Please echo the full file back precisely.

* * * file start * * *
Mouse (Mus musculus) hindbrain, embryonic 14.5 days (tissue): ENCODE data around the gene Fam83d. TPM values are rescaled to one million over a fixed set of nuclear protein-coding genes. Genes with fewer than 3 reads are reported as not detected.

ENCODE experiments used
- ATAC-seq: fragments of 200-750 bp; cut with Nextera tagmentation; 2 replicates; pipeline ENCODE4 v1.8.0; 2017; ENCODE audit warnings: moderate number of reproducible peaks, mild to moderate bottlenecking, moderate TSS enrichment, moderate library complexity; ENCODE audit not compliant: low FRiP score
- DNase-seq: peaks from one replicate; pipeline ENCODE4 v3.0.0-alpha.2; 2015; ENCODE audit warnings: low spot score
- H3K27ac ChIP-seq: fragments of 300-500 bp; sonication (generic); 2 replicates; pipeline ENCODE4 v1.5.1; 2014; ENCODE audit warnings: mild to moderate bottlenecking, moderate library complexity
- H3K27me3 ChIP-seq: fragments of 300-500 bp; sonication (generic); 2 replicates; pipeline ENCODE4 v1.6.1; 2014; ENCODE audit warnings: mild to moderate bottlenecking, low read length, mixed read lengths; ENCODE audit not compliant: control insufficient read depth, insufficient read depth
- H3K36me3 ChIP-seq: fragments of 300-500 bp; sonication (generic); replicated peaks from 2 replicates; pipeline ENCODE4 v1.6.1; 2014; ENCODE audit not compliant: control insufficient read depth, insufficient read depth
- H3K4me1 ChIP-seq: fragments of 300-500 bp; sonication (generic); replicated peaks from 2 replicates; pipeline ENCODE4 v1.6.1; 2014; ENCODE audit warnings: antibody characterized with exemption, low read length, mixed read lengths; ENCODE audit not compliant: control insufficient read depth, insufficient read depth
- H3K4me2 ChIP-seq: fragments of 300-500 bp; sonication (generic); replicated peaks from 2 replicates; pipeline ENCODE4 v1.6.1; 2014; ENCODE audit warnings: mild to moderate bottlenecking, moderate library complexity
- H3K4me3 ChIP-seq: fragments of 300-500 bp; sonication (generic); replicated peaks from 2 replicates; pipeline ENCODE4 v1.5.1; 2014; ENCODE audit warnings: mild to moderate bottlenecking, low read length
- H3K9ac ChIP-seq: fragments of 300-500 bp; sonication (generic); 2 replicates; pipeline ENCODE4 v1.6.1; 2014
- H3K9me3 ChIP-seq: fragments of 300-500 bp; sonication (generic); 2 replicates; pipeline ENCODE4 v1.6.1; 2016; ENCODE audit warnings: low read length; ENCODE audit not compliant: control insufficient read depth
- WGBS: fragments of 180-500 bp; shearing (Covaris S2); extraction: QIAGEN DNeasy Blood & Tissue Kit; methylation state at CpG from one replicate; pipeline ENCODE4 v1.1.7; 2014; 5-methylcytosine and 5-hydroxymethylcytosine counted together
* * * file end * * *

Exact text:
Mouse (Mus musculus) hindbrain, embryonic 14.5 days (tissue): ENCODE data around the gene Fam83d. TPM values are rescaled to one million over a fixed set of nuclear protein-coding genes. Genes with fewer than 3 reads are reported as not detected.

ENCODE experiments used
- ATAC-seq: fragments of 200-750 bp; cut with Nextera tagmentation; 2 replicates; pipeline ENCODE4 v1.8.0; 2017; ENCODE audit warnings: moderate number of reproducible peaks, mild to moderate bottlenecking, moderate TSS enrichment, moderate library complexity; ENCODE audit not compliant: low FRiP score
- DNase-seq: peaks from one replicate; pipeline ENCODE4 v3.0.0-alpha.2; 2015; ENCODE audit warnings: low spot score
- H3K27ac ChIP-seq: fragments of 300-500 bp; sonication (generic); 2 replicates; pipeline ENCODE4 v1.5.1; 2014; ENCODE audit warnings: mild to moderate bottlenecking, moderate library complexity
- H3K27me3 ChIP-seq: fragments of 300-500 bp; sonication (generic); 2 replicates; pipeline ENCODE4 v1.6.1; 2014; ENCODE audit warnings: mild to moderate bottlenecking, low read length, mixed read lengths; ENCODE audit not compliant: control insufficient read depth, insufficient read depth
- H3K36me3 ChIP-seq: fragments of 300-500 bp; sonication (generic); replicated peaks from 2 replicates; pipeline ENCODE4 v1.6.1; 2014; ENCODE audit not compliant: control insufficient read depth, insufficient read depth
- H3K4me1 ChIP-seq: fragments of 300-500 bp; sonication (generic); replicated peaks from 2 replicates; pipeline ENCODE4 v1.6.1; 2014; ENCODE audit warnings: antibody characterized with exemption, low read length, mixed read lengths; ENCODE audit not compliant: control insufficient read depth, insufficient read depth
- H3K4me2 ChIP-seq: fragments of 300-500 bp; sonication (generic); replicated peaks from 2 replicates; pipeline ENCODE4 v1.6.1; 2014; ENCODE audit warnings: mild to moderate bottlenecking, moderate library complexity
- H3K4me3 ChIP-seq: fragments of 300-500 bp; sonication (generic); replicated peaks from 2 replicates; pipeline ENCODE4 v1.5.1; 2014; ENCODE audit warnings: mild to moderate bottlenecking, low read length
- H3K9ac ChIP-seq: fragments of 300-500 bp; sonication (generic); 2 replicates; pipeline ENCODE4 v1.6.1; 2014
- H3K9me3 ChIP-seq: fragments of 300-500 bp; sonication (generic); 2 replicates; pipeline ENCODE4 v1.6.1; 2016; ENCODE audit warnings: low read length; ENCODE audit not compliant: control insufficient read depth
- WGBS: fragments of 180-500 bp; shearing (Covaris S2); extraction: QIAGEN DNeasy Blood & Tissue Kit; methylation state at CpG from one replicate; pipeline ENCODE4 v1.1.7; 2014; 5-methylcytosine and 5-hydroxymethylcytosine counted together